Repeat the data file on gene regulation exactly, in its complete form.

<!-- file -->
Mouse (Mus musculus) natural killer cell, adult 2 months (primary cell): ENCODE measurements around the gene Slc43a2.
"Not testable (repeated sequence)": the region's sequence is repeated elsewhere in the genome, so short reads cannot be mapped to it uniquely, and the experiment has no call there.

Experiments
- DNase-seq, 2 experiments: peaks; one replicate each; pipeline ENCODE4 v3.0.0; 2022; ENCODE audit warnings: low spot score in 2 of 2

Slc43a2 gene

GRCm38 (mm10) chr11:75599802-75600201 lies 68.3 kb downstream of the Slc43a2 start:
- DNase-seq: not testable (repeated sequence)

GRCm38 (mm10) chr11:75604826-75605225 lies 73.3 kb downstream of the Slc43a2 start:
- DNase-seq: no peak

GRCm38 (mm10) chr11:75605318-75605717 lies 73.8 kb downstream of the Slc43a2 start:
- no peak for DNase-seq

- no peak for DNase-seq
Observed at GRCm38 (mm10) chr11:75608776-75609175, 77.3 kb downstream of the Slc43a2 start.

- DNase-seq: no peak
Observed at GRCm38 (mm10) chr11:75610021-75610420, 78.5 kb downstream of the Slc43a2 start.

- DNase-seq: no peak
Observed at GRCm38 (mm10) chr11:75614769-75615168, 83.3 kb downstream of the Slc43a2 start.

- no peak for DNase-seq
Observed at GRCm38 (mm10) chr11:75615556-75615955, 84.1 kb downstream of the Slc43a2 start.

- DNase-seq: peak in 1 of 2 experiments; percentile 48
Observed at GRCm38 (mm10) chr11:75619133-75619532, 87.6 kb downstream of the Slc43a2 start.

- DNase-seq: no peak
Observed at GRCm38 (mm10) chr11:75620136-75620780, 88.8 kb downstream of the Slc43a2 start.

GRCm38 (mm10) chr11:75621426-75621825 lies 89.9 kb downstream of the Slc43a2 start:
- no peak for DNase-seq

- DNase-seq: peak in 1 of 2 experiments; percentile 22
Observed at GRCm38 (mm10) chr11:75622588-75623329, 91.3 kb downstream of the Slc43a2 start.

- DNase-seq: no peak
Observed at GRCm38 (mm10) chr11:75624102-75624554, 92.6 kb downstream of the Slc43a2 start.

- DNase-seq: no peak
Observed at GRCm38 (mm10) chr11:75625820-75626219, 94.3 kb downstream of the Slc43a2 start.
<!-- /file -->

Mouse (Mus musculus) natural killer cell, adult 2 months (primary cell): ENCODE measurements around the gene Slc43a2.
"Not testable (repeated sequence)": the region's sequence is repeated elsewhere in the genome, so short reads cannot be mapped to it uniquely, and the experiment has no call there.

Experiments
- DNase-seq, 2 experiments: peaks; one replicate each; pipeline ENCODE4 v3.0.0; 2022; ENCODE audit warnings: low spot score in 2 of 2

Slc43a2 gene

GRCm38 (mm10) chr11:75599802-75600201 lies 68.3 kb downstream of the Slc43a2 start:
- DNase-seq: not testable (repeated sequence)

GRCm38 (mm10) chr11:75604826-75605225 lies 73.3 kb downstream of the Slc43a2 start:
- DNase-seq: no peak

GRCm38 (mm10) chr11:75605318-75605717 lies 73.8 kb downstream of the Slc43a2 start:
- no peak for DNase-seq

- no peak for DNase-seq
Observed at GRCm38 (mm10) chr11:75608776-75609175, 77.3 kb downstream of the Slc43a2 start.

- DNase-seq: no peak
Observed at GRCm38 (mm10) chr11:75610021-75610420, 78.5 kb downstream of the Slc43a2 start.

- DNase-seq: no peak
Observed at GRCm38 (mm10) chr11:75614769-75615168, 83.3 kb downstream of the Slc43a2 start.

- no peak for DNase-seq
Observed at GRCm38 (mm10) chr11:75615556-75615955, 84.1 kb downstream of the Slc43a2 start.

- DNase-seq: peak in 1 of 2 experiments; percentile 48
Observed at GRCm38 (mm10) chr11:75619133-75619532, 87.6 kb downstream of the Slc43a2 start.

- DNase-seq: no peak
Observed at GRCm38 (mm10) chr11:75620136-75620780, 88.8 kb downstream of the Slc43a2 start.

GRCm38 (mm10) chr11:75621426-75621825 lies 89.9 kb downstream of the Slc43a2 start:
- no peak for DNase-seq

- DNase-seq: peak in 1 of 2 experiments; percentile 22
Observed at GRCm38 (mm10) chr11:75622588-75623329, 91.3 kb downstream of the Slc43a2 start.

- DNase-seq: no peak
Observed at GRCm38 (mm10) chr11:75624102-75624554, 92.6 kb downstream of the Slc43a2 start.

- DNase-seq: no peak
Observed at GRCm38 (mm10) chr11:75625820-75626219, 94.3 kb downstream of the Slc43a2 start.